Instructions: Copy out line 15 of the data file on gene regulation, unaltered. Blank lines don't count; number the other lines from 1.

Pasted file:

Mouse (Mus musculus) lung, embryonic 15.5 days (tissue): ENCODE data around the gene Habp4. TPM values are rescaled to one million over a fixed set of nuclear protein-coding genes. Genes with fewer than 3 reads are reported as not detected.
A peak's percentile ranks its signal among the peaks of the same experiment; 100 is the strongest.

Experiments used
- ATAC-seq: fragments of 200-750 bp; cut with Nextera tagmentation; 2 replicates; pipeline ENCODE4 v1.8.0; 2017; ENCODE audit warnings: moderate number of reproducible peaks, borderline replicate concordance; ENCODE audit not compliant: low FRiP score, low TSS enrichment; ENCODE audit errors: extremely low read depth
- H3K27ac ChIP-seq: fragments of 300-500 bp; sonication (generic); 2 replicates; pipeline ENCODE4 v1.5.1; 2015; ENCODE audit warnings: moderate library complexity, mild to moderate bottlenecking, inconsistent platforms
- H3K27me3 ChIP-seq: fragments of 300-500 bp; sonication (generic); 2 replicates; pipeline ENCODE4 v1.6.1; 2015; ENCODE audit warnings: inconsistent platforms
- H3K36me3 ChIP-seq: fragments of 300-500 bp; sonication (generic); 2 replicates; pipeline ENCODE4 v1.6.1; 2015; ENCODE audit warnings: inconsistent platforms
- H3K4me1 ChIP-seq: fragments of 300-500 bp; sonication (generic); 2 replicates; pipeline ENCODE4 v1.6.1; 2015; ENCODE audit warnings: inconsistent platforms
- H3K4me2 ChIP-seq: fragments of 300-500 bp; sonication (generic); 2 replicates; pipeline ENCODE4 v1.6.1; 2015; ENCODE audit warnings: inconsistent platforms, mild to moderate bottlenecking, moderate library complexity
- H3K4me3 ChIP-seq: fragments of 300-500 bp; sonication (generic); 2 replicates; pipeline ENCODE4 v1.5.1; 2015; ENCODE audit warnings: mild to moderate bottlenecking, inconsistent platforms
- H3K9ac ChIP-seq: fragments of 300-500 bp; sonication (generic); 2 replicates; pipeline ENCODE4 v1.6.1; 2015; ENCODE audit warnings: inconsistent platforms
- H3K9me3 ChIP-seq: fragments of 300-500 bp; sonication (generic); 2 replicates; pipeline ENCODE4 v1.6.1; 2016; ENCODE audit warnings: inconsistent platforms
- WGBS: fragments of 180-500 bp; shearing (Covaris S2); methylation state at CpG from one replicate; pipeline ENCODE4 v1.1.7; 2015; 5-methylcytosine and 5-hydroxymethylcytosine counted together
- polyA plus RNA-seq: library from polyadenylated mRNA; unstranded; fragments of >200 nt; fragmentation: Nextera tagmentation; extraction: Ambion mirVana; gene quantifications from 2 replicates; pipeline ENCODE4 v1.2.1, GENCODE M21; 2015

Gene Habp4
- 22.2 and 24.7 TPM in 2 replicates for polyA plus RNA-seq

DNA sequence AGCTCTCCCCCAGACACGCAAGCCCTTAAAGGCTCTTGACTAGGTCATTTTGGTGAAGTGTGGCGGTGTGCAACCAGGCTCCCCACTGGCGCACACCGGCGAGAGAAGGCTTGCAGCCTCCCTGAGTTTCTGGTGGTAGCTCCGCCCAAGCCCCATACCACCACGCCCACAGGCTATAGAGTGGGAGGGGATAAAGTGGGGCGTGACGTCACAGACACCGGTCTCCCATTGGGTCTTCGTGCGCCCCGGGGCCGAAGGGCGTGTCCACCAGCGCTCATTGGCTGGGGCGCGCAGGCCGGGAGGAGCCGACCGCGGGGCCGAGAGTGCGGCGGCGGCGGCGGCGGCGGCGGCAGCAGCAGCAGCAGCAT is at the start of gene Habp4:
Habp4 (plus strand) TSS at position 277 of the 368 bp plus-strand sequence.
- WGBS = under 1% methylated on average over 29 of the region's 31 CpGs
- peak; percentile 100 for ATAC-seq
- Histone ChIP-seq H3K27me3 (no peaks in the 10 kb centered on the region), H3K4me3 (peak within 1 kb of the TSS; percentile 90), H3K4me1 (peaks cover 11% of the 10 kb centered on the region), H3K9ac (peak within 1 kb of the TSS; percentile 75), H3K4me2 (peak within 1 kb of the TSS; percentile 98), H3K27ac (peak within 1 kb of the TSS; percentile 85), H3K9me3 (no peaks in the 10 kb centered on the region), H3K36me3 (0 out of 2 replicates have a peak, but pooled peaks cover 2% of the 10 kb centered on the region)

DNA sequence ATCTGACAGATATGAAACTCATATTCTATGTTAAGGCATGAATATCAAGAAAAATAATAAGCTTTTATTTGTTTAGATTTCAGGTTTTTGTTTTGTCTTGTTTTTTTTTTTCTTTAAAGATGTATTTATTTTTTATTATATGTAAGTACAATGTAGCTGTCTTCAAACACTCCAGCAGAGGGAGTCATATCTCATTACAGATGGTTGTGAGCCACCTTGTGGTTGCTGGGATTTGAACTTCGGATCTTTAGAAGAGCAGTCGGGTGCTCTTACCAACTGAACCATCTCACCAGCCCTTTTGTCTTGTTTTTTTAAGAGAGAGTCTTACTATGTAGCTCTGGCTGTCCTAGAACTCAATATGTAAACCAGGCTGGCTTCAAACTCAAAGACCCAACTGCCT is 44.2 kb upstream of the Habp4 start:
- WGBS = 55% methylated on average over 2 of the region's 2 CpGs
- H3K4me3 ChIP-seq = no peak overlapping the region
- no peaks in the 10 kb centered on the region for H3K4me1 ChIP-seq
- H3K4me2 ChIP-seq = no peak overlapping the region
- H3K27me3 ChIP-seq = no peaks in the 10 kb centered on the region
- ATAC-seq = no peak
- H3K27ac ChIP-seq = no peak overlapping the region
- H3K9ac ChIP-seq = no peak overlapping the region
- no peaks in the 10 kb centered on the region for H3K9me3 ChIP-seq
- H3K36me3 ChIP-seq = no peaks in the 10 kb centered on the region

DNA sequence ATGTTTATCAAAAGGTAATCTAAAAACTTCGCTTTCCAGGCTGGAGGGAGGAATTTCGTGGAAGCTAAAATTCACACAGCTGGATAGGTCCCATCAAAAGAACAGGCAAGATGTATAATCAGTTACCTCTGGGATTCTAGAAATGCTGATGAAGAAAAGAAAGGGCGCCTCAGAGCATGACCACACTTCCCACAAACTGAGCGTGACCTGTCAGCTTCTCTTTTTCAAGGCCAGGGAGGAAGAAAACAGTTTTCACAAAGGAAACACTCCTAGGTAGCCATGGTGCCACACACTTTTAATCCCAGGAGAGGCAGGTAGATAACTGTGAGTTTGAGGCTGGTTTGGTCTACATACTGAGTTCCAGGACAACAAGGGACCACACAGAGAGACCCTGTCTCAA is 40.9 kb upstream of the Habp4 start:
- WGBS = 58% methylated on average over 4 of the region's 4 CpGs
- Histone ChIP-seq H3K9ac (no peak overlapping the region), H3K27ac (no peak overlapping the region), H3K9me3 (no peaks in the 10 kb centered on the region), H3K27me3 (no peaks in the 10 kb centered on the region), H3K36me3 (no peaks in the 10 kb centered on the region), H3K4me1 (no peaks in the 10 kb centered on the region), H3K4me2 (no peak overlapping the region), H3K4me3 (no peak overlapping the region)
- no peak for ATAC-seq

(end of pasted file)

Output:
Gene Habp4